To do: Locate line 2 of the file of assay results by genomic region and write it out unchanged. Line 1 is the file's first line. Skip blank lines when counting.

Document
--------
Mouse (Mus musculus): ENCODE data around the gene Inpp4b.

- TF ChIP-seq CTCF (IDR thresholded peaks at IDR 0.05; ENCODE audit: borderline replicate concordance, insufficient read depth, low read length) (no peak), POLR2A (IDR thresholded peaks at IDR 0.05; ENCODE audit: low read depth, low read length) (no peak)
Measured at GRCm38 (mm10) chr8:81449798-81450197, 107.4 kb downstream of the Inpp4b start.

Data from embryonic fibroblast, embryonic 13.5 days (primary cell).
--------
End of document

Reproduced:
- TF ChIP-seq CTCF (IDR thresholded peaks at IDR 0.05; ENCODE audit: borderline replicate concordance, insufficient read depth, low read length) (no peak), POLR2A (IDR thresholded peaks at IDR 0.05; ENCODE audit: low read depth, low read length) (no peak)